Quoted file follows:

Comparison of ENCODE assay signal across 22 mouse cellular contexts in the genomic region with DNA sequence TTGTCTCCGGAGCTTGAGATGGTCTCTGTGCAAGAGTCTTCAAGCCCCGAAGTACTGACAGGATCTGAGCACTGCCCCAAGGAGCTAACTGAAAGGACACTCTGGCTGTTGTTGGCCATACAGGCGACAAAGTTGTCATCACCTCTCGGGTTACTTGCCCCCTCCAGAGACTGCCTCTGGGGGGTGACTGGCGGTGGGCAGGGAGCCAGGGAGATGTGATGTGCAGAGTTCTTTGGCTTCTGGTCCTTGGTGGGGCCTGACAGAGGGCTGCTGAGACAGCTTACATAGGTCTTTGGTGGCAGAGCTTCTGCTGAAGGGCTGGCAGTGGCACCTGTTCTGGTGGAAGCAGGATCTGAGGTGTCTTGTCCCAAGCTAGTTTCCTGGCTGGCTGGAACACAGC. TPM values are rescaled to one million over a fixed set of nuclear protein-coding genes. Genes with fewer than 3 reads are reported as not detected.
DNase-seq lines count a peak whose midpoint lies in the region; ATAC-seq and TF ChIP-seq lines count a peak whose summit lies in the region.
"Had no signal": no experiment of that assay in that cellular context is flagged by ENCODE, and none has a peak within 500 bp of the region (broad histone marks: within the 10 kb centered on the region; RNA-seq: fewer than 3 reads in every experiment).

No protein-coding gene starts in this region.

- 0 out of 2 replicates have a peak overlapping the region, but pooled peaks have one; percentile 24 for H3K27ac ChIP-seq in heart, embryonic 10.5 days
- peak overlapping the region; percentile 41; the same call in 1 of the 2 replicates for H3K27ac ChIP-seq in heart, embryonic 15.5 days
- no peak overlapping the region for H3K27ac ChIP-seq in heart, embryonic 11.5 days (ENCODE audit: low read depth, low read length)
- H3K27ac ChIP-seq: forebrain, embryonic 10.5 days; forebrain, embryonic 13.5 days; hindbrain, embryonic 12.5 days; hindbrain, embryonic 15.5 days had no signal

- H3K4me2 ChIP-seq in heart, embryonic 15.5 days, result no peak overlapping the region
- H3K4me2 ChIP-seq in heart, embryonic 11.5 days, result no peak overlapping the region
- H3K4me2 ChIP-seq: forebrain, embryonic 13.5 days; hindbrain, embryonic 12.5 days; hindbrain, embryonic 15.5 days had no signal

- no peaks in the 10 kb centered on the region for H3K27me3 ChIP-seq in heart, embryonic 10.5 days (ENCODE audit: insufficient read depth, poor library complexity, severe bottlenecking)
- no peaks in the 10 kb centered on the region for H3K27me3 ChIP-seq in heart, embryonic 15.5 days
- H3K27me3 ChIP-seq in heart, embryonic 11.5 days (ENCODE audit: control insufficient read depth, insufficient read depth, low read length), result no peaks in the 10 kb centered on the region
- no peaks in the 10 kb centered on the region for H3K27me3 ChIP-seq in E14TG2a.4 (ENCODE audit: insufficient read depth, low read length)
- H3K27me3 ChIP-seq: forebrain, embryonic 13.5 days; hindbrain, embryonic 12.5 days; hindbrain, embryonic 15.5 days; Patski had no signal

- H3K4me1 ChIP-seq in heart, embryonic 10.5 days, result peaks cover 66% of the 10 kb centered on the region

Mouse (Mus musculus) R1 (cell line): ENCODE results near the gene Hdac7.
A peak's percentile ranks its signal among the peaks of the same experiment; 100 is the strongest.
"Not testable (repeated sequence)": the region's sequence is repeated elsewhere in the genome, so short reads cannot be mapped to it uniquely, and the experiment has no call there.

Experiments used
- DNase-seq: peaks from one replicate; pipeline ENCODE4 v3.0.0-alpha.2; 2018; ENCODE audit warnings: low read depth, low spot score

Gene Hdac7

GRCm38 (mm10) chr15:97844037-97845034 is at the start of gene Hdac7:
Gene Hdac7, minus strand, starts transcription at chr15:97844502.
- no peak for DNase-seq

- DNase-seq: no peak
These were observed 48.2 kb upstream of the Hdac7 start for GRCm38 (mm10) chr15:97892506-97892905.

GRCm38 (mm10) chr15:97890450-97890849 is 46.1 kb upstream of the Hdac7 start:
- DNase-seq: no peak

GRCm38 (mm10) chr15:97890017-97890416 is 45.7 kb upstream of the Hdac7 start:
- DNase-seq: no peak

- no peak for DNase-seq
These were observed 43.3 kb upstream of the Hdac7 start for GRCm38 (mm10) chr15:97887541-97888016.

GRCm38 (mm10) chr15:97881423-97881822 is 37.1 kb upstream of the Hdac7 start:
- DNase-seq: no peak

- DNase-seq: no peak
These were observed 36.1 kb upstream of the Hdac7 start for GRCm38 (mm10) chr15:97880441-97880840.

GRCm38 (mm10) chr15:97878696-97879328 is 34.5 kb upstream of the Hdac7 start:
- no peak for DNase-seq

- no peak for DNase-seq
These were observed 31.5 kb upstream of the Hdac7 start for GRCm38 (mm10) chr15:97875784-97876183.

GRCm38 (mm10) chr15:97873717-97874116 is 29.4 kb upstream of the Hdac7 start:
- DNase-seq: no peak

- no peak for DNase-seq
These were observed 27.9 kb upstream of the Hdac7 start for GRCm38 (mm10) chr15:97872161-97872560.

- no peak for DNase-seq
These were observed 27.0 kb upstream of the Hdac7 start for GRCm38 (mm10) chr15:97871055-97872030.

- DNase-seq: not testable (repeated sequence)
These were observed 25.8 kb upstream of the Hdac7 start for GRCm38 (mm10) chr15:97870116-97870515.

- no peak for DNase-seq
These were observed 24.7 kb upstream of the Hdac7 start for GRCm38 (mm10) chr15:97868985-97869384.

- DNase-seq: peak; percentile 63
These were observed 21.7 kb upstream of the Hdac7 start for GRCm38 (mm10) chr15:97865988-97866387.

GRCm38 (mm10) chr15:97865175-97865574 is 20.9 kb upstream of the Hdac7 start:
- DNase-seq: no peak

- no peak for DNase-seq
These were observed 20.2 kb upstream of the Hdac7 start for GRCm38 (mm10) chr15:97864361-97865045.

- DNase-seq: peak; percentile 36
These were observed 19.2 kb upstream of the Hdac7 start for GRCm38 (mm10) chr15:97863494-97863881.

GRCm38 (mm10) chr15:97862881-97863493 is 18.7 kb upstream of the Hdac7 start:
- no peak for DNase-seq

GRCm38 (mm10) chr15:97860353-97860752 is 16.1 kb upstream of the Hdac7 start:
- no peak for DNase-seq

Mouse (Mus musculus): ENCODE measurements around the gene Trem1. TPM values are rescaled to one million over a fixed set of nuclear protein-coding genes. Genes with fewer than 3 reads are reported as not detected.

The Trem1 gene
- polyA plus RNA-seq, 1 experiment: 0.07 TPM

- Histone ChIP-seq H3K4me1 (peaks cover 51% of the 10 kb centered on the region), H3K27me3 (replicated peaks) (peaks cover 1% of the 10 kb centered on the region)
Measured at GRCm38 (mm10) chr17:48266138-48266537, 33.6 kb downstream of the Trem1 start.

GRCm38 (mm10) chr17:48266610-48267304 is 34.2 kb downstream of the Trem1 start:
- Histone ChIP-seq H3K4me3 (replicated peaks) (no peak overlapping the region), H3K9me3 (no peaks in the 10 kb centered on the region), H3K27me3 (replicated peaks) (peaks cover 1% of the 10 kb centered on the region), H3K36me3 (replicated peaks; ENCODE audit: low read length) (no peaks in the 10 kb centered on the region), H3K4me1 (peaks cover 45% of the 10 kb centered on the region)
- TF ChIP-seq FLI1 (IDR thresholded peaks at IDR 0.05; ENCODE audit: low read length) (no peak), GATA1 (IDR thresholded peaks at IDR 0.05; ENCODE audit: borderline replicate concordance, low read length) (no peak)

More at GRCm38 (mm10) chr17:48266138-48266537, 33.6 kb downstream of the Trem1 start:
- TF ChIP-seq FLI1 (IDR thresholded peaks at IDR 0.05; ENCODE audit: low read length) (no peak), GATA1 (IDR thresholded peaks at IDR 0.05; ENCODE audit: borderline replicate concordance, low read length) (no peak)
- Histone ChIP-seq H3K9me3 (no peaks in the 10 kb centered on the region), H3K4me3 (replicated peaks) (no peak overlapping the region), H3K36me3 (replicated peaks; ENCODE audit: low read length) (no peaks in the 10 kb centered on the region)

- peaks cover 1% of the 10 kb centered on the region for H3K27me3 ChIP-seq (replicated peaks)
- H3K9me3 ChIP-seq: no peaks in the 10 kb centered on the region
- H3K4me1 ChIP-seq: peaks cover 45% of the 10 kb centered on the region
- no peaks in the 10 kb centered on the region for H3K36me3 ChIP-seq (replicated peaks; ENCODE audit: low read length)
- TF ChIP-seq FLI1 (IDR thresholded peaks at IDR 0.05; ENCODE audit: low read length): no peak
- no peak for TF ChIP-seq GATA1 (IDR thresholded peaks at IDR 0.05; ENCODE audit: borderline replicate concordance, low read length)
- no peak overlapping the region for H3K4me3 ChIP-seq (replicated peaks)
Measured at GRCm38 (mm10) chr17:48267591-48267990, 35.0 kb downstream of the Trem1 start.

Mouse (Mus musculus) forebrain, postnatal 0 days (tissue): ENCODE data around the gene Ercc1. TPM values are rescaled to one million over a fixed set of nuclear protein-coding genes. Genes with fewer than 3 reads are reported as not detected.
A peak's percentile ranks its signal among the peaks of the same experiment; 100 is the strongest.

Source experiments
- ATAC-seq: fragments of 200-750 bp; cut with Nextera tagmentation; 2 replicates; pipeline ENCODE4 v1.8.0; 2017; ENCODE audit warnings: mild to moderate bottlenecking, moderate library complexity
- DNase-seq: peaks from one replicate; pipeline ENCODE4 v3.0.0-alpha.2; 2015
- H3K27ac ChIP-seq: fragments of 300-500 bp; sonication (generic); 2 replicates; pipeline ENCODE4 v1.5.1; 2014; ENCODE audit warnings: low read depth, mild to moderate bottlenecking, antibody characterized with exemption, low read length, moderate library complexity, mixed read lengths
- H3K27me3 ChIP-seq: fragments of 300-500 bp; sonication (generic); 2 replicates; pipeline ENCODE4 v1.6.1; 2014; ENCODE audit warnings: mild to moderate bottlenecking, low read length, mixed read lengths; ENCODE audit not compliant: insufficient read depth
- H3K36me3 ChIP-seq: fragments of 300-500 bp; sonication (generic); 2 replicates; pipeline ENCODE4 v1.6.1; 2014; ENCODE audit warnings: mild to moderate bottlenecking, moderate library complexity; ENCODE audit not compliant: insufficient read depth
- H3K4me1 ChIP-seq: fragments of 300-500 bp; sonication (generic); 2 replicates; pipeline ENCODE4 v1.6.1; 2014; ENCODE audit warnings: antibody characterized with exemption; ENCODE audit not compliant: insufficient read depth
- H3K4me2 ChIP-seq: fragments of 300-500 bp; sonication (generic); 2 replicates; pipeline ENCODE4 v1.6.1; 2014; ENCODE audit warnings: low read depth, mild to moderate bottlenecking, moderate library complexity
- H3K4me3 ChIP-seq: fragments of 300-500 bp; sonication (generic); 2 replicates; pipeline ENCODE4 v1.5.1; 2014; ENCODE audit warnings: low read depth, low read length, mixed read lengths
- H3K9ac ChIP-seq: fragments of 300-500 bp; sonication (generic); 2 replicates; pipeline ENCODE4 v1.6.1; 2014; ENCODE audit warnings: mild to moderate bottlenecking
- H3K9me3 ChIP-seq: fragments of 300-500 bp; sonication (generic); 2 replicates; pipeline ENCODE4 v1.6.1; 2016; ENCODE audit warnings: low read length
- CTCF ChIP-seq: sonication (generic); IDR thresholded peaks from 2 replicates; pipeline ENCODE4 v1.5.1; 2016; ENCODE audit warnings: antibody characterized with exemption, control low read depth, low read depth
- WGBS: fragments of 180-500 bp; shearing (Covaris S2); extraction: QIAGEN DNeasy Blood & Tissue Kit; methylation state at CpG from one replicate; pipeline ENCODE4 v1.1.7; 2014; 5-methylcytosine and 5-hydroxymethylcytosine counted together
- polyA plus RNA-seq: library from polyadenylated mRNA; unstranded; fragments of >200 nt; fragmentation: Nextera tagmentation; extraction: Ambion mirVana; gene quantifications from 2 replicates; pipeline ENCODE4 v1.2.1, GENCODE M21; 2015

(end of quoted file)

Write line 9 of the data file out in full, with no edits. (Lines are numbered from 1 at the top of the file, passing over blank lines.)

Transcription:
- H3K4me2 ChIP-seq in heart, embryonic 15.5 days, result no peak overlapping the region